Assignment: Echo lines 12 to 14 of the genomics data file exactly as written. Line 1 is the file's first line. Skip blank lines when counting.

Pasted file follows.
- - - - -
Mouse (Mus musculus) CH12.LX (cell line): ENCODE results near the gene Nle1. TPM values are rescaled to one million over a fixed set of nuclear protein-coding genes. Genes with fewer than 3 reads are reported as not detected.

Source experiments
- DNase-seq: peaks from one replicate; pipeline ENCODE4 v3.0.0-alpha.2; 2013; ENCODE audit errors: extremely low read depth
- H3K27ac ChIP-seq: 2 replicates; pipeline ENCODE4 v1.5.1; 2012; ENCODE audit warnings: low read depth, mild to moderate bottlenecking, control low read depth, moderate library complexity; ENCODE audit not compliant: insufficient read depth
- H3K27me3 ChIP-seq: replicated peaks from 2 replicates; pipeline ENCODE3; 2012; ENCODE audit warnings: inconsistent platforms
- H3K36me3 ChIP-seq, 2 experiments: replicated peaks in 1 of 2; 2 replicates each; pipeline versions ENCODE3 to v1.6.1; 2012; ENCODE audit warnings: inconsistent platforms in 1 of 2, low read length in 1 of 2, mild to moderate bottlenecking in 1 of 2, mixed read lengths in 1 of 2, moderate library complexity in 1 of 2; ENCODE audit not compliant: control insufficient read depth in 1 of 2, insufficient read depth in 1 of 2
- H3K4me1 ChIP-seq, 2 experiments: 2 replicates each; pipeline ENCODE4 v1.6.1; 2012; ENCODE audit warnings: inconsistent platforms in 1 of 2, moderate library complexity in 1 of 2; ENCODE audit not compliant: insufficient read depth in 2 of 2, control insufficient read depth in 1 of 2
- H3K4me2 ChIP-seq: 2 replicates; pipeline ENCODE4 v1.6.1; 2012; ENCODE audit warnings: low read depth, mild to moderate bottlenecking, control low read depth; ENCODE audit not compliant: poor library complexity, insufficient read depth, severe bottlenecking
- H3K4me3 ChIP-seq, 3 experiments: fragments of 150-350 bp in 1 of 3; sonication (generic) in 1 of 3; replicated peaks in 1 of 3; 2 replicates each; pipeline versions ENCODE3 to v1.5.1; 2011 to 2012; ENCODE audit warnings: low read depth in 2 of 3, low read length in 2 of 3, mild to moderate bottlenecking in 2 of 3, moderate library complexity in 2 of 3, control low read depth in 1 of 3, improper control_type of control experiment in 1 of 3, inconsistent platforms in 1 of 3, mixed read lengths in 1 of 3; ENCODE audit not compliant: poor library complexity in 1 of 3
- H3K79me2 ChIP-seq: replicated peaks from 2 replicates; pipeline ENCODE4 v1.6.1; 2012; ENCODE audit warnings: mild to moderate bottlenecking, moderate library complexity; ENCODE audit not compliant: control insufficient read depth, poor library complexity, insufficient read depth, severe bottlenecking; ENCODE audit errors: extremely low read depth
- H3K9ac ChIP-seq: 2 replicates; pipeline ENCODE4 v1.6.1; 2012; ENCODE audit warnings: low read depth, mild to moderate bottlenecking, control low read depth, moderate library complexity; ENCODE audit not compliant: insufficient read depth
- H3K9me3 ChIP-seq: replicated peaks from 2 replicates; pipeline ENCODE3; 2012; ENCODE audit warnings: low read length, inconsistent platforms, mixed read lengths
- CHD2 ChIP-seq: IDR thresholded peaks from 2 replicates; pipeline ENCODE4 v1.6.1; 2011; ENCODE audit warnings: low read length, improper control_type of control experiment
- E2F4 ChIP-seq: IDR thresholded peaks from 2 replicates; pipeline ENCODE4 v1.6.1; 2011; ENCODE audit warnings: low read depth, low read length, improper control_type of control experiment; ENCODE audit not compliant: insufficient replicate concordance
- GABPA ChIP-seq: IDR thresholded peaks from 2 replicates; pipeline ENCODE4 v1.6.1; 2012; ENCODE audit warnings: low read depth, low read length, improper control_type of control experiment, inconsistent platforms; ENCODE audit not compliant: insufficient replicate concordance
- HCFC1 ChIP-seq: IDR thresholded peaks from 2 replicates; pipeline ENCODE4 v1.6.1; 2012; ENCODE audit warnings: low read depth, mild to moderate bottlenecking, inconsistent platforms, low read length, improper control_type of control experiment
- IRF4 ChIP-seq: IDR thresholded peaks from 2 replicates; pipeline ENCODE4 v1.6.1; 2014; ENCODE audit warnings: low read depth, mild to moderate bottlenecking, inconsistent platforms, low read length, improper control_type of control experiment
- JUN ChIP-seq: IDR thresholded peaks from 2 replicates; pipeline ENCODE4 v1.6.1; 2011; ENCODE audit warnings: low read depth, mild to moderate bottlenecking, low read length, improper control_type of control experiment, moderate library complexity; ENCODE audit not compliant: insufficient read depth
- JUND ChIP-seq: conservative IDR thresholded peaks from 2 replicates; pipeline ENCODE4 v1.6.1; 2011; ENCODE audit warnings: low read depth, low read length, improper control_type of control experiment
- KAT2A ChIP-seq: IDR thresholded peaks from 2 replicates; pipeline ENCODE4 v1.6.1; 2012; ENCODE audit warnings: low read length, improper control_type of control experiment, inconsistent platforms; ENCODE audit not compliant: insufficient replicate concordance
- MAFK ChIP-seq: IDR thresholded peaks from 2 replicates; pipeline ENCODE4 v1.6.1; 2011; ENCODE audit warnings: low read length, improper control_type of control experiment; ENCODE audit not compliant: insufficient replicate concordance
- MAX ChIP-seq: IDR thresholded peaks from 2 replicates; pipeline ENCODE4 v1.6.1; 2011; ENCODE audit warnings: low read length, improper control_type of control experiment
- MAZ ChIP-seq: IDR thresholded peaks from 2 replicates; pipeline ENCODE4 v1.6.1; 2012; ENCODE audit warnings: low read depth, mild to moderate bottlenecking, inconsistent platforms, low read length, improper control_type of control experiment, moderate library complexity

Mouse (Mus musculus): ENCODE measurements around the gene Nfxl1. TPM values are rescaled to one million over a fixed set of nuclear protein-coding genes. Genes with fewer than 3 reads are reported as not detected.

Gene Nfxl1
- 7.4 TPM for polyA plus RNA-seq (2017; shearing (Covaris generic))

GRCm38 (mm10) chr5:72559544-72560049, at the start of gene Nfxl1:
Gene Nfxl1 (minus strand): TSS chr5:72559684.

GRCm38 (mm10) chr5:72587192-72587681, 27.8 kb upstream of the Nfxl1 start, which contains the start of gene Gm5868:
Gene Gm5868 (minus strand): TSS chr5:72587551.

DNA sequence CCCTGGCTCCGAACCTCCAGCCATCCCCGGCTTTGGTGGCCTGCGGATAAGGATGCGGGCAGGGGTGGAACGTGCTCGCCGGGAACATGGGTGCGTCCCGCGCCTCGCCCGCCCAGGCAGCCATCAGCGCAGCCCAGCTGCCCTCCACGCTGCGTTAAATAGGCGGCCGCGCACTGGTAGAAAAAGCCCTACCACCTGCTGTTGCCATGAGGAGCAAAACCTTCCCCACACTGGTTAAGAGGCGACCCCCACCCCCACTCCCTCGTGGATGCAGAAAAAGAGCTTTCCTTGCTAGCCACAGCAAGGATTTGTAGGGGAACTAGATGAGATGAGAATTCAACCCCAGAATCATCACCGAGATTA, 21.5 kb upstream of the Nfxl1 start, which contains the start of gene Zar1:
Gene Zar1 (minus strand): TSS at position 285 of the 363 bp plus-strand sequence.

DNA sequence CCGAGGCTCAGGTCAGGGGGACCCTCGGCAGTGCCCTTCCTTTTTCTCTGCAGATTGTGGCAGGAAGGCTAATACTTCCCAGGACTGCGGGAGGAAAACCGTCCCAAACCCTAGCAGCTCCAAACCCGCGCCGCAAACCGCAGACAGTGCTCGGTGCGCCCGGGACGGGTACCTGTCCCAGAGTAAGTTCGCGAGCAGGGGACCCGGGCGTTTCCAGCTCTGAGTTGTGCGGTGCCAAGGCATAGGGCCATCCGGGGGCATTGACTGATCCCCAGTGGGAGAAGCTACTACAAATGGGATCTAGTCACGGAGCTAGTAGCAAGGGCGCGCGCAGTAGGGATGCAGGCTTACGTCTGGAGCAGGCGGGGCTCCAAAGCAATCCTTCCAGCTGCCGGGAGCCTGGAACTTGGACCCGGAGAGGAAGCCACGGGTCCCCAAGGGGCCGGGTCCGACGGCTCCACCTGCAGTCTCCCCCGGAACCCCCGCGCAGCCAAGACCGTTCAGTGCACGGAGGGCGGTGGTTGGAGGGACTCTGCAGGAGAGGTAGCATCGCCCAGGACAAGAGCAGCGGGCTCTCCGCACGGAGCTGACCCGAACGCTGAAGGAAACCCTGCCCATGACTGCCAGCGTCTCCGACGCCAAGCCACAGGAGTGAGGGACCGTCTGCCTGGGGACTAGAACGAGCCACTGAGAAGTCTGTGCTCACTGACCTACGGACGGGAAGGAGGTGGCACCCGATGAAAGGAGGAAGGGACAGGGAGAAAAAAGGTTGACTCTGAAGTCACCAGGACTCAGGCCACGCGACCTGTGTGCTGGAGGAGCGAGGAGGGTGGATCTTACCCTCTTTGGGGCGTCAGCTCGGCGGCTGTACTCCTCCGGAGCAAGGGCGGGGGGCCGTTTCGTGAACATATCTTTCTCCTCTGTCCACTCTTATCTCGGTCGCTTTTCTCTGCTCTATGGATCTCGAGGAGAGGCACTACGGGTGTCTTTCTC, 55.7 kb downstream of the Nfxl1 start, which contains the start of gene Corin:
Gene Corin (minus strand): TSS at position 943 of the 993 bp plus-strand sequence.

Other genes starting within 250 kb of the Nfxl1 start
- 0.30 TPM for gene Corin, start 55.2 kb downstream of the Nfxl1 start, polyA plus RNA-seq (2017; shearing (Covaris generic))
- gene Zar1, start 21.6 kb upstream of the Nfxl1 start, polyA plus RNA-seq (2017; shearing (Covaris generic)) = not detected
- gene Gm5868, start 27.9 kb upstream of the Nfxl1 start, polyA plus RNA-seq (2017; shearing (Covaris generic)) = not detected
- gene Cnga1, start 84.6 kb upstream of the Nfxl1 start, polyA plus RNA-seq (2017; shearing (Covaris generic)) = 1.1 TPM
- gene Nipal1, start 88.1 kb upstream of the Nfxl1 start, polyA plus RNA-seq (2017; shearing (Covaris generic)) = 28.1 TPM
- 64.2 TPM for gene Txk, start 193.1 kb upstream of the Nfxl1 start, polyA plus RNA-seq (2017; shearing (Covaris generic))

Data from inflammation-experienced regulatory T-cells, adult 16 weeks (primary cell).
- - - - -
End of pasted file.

- H3K9me3 ChIP-seq: replicated peaks from 2 replicates; pipeline ENCODE3; 2012; ENCODE audit warnings: low read length, inconsistent platforms, mixed read lengths
- CHD2 ChIP-seq: IDR thresholded peaks from 2 replicates; pipeline ENCODE4 v1.6.1; 2011; ENCODE audit warnings: low read length, improper control_type of control experiment
- E2F4 ChIP-seq: IDR thresholded peaks from 2 replicates; pipeline ENCODE4 v1.6.1; 2011; ENCODE audit warnings: low read depth, low read length, improper control_type of control experiment; ENCODE audit not compliant: insufficient replicate concordance